Timothy Gooden, the appellant's third cousin and co-defendant, was interviewed by Dennis Abbott, the assistant district attorney for St. Clair County, on the night of July 11, 1983. (Earlier that day, the appellant had been arrested, and had told the officers that he and Gooden had been at the Franklins' residence.) On July 15, Gooden directed officers to the location where the bodies of the Franklin family had been found two days earlier under the guidance of the appellant. He knew the proper location because he had accompanied the appellant the night of the murder. At trial he *562 was called by the State, and testified that when he came home from work on Wednesday, July 6, his wife gave him a message from the appellant, so he went to the appellant's house. There Gooden asked the appellant if he was "going to get the car that day." The appellant said, "yes," and he told Gooden he would pick him up "around dark."

About 8:00 or 8:30 p.m., the appellant picked up Gooden in the appellant's Toyota pickup truck which has large mud-grip tires. The two then drove to the Franklin residence. At the Franklin residence, the appellant got out, and Gooden left in the truck and went to a nearby store and bought cigarettes. Gooden then drove back to the Franklin residence and knocked on the door, which was answered by the appellant. Gooden went in and had a seat. The appellant sat at a table with Mr. and Mrs. Franklin "with a bunch of papers on the table with a notebook pad." The appellant got up, asked Gooden to sit there with the Franklins, and he "went to the back of the house." Then he returned accompanied by "the little boy." He asked Mr. Franklin "about selling the car," and Mr. Franklin told him he was going to keep "the car" for the little boy for when he grew up. At this, the appellant "got kind of pissed off about it," and again asked Mr. Franklin to sell him the car. Again, Mr. Franklin declined. He then "went to the back room and when he come back, he had some sheets or towels and a rifle in his hand."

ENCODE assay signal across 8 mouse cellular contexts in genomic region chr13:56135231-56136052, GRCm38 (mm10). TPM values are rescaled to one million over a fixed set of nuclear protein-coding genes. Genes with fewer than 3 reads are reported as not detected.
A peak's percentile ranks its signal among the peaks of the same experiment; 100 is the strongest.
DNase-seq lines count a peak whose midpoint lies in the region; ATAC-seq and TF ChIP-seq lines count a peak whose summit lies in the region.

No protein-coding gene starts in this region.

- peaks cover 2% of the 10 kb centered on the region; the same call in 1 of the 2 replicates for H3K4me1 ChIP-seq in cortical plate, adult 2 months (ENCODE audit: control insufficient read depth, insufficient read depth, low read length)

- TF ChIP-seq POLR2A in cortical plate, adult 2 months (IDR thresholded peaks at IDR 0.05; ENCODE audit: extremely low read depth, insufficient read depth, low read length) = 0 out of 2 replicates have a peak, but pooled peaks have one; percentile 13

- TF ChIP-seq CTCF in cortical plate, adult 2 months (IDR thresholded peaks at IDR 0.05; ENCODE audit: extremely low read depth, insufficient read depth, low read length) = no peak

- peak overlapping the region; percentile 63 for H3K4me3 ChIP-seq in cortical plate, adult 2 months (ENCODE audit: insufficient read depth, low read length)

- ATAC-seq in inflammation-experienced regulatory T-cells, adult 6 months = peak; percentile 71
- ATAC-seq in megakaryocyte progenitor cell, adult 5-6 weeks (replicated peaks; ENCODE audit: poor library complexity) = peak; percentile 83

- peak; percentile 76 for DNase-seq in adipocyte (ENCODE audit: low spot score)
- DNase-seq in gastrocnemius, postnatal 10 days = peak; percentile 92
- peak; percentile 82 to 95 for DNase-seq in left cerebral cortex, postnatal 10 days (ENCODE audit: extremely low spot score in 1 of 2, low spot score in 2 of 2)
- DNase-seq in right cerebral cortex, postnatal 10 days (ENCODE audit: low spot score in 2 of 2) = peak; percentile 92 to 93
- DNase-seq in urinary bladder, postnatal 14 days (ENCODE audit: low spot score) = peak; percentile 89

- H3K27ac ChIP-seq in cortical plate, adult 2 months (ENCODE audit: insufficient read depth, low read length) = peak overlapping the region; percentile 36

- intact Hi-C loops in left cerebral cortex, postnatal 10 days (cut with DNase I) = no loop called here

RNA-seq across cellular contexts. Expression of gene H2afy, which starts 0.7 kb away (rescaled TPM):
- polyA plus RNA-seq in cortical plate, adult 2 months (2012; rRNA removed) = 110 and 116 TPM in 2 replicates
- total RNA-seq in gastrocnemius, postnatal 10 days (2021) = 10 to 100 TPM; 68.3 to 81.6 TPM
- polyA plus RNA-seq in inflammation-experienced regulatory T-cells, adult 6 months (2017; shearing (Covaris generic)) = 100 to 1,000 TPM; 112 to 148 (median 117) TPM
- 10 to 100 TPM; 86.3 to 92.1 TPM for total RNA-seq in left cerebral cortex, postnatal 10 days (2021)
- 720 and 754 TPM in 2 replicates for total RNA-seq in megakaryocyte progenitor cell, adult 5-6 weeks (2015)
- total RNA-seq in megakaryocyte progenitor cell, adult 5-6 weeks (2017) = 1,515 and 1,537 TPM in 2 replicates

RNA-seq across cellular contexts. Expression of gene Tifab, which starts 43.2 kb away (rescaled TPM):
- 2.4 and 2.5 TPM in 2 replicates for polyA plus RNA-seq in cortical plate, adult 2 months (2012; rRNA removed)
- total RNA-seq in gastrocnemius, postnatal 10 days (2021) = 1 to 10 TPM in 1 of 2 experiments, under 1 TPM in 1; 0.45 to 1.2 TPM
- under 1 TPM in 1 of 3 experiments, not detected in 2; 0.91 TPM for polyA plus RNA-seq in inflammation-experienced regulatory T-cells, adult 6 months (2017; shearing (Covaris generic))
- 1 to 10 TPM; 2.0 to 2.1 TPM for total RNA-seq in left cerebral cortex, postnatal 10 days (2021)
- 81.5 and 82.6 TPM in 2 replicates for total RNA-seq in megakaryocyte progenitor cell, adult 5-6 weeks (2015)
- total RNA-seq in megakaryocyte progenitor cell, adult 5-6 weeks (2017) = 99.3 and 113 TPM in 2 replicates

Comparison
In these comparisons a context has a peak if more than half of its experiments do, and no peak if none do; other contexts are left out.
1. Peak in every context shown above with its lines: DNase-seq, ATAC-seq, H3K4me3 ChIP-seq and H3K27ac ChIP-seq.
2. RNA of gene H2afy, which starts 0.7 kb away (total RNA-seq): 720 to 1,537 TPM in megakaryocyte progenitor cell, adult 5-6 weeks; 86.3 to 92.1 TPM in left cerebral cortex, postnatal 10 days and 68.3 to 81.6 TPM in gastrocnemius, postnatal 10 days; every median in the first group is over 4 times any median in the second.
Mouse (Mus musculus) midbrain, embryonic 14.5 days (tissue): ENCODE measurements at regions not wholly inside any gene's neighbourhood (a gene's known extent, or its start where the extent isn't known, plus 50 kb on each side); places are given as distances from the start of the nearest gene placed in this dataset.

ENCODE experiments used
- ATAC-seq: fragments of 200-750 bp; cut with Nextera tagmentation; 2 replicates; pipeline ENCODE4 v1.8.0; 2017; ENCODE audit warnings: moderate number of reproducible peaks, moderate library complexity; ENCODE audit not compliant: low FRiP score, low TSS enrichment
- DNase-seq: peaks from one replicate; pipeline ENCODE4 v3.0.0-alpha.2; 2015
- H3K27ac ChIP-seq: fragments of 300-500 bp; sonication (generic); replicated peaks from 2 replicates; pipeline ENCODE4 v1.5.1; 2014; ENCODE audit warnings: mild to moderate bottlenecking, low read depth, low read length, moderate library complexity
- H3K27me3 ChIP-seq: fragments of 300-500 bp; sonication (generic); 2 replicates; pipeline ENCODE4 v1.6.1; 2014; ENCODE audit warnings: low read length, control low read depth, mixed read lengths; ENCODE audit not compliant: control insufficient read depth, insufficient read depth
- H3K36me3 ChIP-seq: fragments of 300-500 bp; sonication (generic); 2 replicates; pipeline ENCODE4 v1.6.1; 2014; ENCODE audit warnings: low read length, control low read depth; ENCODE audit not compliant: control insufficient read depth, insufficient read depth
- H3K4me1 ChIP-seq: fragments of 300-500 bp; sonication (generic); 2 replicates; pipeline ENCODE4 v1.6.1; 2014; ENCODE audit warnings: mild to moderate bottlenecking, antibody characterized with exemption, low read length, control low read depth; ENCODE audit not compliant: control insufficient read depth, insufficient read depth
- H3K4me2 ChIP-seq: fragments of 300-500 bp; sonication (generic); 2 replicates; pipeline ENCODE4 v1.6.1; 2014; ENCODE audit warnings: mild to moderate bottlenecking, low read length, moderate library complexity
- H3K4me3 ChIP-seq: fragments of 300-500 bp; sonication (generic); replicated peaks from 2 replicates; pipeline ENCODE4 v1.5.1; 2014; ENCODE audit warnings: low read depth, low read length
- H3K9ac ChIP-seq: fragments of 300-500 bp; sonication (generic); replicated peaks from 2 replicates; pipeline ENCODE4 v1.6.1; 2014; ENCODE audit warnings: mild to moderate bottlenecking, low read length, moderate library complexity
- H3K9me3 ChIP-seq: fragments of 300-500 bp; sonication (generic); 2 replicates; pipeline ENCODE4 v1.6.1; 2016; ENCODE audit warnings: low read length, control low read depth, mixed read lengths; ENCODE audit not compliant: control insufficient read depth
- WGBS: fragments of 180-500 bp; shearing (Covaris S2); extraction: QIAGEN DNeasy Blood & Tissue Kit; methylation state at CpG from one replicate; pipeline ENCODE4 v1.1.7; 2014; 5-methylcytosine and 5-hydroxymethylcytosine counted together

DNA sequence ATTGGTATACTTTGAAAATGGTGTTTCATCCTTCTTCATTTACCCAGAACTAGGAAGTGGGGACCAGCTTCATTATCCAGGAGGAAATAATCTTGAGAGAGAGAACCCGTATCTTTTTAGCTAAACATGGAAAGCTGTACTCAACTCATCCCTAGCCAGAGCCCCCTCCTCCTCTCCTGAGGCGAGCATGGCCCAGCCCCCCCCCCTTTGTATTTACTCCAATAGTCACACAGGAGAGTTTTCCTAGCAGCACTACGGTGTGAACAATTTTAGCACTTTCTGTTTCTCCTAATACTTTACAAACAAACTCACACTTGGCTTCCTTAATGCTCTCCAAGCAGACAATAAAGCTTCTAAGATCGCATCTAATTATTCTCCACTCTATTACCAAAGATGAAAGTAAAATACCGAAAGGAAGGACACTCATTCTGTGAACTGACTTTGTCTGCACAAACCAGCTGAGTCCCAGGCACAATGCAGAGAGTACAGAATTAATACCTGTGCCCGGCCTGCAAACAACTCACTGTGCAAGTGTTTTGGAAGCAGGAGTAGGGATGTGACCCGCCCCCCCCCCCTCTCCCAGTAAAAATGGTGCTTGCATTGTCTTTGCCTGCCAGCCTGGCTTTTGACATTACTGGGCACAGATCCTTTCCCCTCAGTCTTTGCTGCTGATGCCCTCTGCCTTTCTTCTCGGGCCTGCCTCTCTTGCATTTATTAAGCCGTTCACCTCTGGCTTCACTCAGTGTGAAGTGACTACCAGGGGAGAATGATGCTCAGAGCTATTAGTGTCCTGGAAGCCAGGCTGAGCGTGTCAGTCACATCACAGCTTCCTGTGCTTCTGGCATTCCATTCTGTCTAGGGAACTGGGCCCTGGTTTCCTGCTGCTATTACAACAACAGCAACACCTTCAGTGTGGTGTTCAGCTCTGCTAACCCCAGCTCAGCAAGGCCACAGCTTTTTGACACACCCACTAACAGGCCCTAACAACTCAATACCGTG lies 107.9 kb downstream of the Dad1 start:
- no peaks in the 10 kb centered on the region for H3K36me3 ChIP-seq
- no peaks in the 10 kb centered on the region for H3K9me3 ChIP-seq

Then the appellant gagged and blindfolded Mrs. Franklin and the boy, and while Gooden watched them, the appellant took Mr. Franklin downstairs. When Gooden heard a commotion downstairs, he started down the stairs with Mrs. Franklin and the boy. At this point, Mrs. Franklin "nudged" Gooden in the side, and when he took her gag off and asked, "What's wrong," she said she wanted to go to the bathroom. Gooden let her go to the upstairs bathroom while he stood at the end of the hall, and when she came out, he took her and the boy back downstairs after replacing her gag and blindfold.